Early coin auctions result in $70M+ sales to start 2017

DALLAS, Texas – Heritage Auctions announced Jan. 24 that it sold $70,822,868 million in U.S. coins, U.S. and World Currency and World & Ancient Coins at coin auctions during the first three weeks of 2017. This demonstrates a 30 percent increase over 2016.

“These results show Heritage is in tune with the market and its clients and maintains its superiority as the world’s No. 1 auction house for numismatic collections, large and small,” Greg Rohan, President of Heritage Auctions, said. “The rare coin market remains a robust market for collecting and investing.

“These results bode well for 2017. We remain optimistic for the coming year.”

Top Lots Among U.S. Specimens Offered at Coin Auctions

Justh Hunder Gold Ingot

Top lot of Heritage Auctions’ annual auction that took place during the FUN Show is this 327.97-ounce Justh & Hunder Gold Ingot. The specimen sold for $564,000. (All photos courtesy of Heritage Auctions)

During its annual coin auctions held in conjunction with the Florida United Numismatists convention, U.S. coin sales totaled more than $42 million. The lots were led by a rare, 327.97-Ounce Justh & Hunder Gold Ingot. The specimen sold for $564,000. A 1792 H10C Half Disme, which ended at $493,500 following interest by 14 bidders. A 1884 Trade dollar, a classic rarity of which there are only 10 are known to exist, sold for $423,000.

U.S. and World Currency sales realized more than $8.8 million. Leading the charge was a 1934 $10,000 Federal Reserve Note. The note hails from the famed Binion Horseshoe Casino display, which sold for $158,625. Plus, a 1934 $5,000 note sold for $146,875.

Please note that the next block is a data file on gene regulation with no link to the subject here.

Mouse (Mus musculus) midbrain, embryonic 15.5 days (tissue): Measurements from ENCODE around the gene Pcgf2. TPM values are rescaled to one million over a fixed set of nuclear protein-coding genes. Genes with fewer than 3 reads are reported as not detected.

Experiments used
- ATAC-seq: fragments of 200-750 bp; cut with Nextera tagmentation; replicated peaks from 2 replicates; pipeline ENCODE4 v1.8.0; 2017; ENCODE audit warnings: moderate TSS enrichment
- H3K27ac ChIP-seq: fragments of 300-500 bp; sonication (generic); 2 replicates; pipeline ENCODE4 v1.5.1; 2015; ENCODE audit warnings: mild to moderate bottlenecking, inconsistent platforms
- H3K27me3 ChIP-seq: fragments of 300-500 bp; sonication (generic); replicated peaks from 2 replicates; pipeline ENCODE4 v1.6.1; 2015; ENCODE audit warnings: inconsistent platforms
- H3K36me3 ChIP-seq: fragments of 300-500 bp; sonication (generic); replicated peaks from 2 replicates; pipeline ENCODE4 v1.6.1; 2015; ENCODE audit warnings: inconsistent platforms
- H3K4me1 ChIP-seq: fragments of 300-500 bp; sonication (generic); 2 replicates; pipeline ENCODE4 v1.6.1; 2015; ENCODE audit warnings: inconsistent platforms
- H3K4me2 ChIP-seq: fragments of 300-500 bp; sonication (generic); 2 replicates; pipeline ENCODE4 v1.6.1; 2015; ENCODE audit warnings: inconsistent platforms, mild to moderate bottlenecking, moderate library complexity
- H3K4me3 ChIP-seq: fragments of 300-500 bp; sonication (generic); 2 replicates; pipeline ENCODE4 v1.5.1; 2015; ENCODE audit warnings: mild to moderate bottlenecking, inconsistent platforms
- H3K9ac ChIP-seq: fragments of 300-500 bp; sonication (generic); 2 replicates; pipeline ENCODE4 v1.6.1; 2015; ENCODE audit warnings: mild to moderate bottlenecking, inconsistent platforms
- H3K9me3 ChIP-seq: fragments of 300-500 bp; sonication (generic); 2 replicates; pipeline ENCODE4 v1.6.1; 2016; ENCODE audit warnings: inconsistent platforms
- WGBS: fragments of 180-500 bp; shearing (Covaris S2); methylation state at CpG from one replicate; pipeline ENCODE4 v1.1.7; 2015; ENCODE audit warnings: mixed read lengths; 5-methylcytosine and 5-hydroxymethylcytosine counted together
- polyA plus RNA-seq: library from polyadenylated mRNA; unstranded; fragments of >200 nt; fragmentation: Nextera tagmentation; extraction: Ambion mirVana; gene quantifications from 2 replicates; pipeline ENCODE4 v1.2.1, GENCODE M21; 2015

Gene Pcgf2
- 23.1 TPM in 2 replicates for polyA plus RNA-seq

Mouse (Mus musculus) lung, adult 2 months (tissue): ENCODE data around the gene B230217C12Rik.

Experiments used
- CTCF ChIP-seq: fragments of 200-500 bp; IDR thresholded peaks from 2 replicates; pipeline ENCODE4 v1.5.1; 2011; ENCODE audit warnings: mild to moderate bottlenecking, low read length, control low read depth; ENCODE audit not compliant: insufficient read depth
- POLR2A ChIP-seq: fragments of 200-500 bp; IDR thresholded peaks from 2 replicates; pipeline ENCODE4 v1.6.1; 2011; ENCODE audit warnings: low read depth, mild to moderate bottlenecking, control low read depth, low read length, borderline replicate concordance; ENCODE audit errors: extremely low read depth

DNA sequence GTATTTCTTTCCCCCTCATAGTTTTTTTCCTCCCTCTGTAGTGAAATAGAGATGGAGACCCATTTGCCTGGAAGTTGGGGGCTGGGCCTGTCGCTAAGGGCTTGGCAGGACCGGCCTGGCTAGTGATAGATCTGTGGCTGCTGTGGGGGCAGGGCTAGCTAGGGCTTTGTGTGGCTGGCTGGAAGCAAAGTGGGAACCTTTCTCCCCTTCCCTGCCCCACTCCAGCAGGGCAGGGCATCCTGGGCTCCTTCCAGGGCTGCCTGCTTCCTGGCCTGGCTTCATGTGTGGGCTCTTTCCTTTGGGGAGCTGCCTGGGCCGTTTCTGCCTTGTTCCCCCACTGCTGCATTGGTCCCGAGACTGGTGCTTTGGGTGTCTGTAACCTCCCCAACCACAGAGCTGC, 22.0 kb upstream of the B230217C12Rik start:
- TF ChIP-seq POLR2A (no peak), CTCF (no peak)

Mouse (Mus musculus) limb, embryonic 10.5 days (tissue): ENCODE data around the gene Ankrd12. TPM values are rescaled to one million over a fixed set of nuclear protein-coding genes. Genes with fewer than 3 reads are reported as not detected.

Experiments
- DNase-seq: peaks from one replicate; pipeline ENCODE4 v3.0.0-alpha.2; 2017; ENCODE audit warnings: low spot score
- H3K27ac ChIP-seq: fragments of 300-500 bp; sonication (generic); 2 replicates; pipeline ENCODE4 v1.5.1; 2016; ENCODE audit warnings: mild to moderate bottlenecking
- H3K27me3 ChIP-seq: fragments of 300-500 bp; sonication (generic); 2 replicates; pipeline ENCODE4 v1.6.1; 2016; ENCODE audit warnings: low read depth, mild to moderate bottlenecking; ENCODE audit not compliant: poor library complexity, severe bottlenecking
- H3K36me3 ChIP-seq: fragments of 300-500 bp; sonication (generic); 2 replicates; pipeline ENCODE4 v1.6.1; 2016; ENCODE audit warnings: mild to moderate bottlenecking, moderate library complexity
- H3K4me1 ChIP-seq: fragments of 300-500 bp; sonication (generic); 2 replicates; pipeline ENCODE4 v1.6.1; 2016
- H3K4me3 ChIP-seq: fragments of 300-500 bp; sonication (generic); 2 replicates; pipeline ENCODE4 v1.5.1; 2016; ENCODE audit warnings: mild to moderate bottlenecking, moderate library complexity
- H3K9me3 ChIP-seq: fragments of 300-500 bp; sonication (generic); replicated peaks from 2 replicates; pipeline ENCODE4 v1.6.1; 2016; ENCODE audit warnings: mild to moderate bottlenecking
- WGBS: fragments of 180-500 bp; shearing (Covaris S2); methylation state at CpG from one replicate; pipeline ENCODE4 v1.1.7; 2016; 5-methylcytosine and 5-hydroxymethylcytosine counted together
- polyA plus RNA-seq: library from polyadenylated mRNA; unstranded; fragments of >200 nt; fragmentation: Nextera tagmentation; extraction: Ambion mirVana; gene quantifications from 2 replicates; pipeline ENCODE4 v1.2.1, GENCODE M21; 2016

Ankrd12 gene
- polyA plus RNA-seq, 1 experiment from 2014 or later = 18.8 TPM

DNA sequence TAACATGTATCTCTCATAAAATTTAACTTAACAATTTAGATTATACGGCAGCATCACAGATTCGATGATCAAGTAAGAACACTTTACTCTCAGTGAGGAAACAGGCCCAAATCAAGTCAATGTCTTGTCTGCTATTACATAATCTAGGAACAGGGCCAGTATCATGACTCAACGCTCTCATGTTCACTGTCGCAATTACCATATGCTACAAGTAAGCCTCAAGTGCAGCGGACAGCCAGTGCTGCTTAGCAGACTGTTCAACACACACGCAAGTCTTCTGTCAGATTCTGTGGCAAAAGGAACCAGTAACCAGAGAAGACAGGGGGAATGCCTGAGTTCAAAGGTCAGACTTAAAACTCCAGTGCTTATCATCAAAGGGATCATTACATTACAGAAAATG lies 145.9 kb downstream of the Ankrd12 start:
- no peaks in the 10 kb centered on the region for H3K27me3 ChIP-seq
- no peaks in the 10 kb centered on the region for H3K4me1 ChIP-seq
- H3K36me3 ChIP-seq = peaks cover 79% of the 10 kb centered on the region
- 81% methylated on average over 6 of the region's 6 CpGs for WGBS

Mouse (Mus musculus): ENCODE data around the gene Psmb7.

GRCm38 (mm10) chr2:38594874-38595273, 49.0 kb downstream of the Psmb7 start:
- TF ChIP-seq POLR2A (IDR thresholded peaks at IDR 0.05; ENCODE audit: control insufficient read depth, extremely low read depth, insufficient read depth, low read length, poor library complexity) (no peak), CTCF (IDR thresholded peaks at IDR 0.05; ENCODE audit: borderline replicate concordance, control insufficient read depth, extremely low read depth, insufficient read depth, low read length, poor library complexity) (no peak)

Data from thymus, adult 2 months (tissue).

“Overall we were very pleased with the results,” said Dustin Johnston, Director of Currency Auctions at Heritage. “As expected, collectors zeroed in on rare notes with impeccable provenance and exposure. Condition played an important role this year as near-gem examples surpassed expectations.”

World Coin Sales Soar Beyond $18M

World & Ancient Coins sold more than $18 million during its annual coin auctions held in conjunction with the New York International Numismatic Convention (NYINC). The star of the NYINC show was the Meiji 13 (1880) proof set of Japanese coinage. This set was from the Commander Collection. The most valuable coin sold for $305,500, followed by an 1880 Meji gold Proof 10 Yen, which sold for $270,250.

“We serve the most significant numismatic collections in the world,” said Cristiano Bierrenbach, Executive Vice President of International Numismatics. “New markets and stellar collections underscore our growth plans for 2017.”

For more information and to view upcoming auctions, visit www.ha.com.

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